The Singapore experiment

kinesisk-tempel-singaporeWhat kind of an art world do you get without critics? To some, the question may sound hypothetical. But as I learned in Singapore last week, such scenarios exist, and may become more common.

In every tangible respect, the visual arts in Singapore are in an enviable situation. The small island nation sees cultural investments as a step toward a high-tech, educated, information society. The major arts facilities are glittering after ambitious additions and facelifts. The display technology in the top museums is world class. There are for-profit and non-profit art galleries. More and more institutions are being built. Artists can learn in prestigious training programs, some managed in partnership with reputable foreign institutions. Grants for travel and production are widely available.

The missing element is criticism. There is none. Newspapers offer reportage, but no reviews. There are no local criticism journals or websites, no training in criticism at universities. In talking with students and artists from around Asia, it quickly becomes clear that while western-style art cultures and art markets are proliferating, criticism is not necessarily being added into the mix. There is one silver lining: More direct contacts between artists (in person or online) not only to chit-chat, but to seriously debate the merits of each other’s work — the kind of intense, one-on-one dialogue and discourse we only read about in the history books.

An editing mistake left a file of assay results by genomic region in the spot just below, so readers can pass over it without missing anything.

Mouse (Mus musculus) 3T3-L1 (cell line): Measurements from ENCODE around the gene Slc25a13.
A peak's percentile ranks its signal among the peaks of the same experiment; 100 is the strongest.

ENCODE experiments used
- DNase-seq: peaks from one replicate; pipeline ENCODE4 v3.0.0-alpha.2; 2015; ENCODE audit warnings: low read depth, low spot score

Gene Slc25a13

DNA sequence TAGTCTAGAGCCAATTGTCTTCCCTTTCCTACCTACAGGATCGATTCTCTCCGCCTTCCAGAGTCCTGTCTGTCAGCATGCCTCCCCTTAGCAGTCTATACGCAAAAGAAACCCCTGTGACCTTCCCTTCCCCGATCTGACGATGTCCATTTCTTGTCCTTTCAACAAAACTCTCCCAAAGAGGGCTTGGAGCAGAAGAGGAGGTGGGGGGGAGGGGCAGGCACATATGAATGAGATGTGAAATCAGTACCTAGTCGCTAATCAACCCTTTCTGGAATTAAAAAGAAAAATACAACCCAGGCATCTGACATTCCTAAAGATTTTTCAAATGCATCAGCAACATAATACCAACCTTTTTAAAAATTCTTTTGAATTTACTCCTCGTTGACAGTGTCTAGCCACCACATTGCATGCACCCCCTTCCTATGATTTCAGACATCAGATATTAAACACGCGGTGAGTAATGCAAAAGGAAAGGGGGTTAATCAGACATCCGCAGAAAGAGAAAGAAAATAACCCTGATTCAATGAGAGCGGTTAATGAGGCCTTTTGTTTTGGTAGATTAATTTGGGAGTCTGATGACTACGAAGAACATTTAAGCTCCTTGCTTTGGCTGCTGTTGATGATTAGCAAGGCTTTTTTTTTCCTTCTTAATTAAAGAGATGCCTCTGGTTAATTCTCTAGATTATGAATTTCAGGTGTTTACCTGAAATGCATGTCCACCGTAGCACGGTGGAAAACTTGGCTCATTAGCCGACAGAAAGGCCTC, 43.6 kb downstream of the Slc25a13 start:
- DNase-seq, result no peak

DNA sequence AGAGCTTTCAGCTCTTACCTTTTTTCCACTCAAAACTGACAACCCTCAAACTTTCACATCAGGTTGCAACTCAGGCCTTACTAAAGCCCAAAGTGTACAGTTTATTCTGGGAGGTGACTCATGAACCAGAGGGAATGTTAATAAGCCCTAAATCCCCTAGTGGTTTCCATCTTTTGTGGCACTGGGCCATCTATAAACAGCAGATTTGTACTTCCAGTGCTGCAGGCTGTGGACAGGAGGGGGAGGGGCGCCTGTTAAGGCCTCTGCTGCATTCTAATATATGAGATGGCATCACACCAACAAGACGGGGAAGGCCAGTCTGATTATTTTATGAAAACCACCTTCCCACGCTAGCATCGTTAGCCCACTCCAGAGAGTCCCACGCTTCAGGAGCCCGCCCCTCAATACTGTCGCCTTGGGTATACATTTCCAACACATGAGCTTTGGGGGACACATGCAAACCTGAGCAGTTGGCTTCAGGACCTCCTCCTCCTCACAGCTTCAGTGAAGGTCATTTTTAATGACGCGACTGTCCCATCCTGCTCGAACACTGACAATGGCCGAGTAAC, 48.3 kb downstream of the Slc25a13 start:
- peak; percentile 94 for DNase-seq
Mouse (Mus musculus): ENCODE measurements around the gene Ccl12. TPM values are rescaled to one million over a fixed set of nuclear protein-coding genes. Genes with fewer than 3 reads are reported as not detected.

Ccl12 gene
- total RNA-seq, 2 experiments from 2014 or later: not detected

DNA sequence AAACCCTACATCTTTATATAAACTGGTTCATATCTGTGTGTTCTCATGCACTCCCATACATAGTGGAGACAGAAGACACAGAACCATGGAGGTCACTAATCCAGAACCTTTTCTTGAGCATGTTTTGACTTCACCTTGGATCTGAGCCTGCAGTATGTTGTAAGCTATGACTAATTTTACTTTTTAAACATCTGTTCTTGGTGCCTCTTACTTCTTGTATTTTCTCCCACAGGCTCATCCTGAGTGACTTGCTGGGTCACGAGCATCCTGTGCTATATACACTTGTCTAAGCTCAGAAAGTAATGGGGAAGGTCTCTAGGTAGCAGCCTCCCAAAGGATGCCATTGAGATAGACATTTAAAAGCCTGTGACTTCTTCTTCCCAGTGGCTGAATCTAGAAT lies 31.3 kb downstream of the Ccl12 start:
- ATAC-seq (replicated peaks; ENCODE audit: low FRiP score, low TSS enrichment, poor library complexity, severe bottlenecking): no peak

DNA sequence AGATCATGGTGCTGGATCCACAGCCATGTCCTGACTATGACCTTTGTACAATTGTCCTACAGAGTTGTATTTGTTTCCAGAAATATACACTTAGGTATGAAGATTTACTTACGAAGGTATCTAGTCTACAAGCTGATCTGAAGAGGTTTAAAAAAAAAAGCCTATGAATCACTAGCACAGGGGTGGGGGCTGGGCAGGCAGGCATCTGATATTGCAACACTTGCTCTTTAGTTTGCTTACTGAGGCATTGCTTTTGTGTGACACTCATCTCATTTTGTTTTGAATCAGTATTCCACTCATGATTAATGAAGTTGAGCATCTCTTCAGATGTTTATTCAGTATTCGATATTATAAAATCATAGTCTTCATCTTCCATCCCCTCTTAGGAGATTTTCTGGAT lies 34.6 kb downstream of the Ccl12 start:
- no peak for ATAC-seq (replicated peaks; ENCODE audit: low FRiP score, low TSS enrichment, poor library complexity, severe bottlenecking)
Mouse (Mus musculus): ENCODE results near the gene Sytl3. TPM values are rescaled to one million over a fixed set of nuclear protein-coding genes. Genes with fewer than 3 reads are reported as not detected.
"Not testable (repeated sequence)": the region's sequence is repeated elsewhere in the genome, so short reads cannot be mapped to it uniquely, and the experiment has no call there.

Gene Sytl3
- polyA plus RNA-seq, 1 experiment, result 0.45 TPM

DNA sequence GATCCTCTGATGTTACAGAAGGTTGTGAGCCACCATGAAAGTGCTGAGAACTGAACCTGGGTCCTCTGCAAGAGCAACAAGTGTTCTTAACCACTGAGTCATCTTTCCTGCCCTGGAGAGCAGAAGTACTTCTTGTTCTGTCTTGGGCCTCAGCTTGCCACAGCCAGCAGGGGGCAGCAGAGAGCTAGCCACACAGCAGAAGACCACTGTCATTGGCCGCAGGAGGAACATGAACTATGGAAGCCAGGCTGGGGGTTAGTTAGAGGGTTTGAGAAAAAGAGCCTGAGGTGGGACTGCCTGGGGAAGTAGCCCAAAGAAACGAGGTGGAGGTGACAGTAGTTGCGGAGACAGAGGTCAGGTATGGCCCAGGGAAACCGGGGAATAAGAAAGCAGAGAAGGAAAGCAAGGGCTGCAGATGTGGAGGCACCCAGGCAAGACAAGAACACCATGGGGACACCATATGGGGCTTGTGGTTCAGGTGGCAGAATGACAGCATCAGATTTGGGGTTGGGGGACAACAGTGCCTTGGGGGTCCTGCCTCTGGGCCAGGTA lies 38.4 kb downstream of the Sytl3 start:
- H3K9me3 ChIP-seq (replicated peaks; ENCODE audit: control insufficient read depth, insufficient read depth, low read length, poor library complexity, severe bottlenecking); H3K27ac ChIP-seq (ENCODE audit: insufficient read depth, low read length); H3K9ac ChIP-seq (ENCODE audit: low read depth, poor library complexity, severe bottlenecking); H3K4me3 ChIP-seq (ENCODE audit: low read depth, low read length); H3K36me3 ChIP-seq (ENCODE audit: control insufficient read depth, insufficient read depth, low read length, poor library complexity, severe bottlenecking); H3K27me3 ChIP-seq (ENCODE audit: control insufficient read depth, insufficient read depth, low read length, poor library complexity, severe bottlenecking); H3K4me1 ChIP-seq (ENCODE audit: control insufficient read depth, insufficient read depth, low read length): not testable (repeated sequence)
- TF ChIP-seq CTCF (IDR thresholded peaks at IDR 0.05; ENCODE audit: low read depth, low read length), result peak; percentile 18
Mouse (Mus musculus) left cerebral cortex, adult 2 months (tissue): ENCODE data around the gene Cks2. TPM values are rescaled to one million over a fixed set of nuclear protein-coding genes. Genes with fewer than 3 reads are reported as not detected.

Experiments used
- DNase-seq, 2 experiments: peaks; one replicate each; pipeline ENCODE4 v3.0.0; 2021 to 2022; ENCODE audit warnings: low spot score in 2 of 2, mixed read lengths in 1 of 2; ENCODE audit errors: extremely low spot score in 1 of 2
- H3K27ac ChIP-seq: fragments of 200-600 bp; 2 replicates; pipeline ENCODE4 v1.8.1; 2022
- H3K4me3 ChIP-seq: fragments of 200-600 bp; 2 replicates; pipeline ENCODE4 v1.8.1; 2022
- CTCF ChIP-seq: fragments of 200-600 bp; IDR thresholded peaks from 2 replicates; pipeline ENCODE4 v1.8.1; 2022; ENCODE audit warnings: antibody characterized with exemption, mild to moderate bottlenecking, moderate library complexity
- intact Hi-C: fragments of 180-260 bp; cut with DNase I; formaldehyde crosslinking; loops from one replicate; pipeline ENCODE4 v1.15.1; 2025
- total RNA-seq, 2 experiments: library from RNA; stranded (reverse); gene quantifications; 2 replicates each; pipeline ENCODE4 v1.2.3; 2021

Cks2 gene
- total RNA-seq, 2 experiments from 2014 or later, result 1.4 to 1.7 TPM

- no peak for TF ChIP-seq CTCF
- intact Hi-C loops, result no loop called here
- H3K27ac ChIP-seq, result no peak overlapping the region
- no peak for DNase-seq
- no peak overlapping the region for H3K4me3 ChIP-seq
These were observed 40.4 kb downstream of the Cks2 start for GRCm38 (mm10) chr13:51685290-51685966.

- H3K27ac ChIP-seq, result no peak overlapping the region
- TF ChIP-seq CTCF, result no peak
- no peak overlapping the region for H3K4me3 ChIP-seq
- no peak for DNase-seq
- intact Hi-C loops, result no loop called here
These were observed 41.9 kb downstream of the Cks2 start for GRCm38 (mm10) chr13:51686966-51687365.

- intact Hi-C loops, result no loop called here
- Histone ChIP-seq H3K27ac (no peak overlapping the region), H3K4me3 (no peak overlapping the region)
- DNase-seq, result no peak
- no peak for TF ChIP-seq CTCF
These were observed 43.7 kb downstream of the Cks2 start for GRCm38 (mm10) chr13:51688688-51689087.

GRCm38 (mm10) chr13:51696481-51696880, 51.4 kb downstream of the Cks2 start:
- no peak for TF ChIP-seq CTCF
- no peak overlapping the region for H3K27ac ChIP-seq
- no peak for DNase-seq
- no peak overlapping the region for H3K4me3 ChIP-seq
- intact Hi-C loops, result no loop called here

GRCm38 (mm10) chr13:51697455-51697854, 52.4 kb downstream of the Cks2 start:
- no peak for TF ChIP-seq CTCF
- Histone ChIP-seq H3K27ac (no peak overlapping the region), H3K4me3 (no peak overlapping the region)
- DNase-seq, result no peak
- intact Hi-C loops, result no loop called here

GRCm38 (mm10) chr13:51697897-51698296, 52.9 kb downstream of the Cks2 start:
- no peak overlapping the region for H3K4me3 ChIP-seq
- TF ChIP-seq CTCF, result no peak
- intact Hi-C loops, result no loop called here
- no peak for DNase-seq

With Asia exerting a more powerful influence, and with the Western arts press in decline, could the absence of criticism become the norm, not the exception?

6 thoughts on “The Singapore experiment”

  1. The implication in this post is that there is a distinction between an artist’s discourse and an “art critic’s.” I don’t think this distinction has ever been as neat as people wish for it to be, an so I wonder what this desire for strict categories is a symptom of?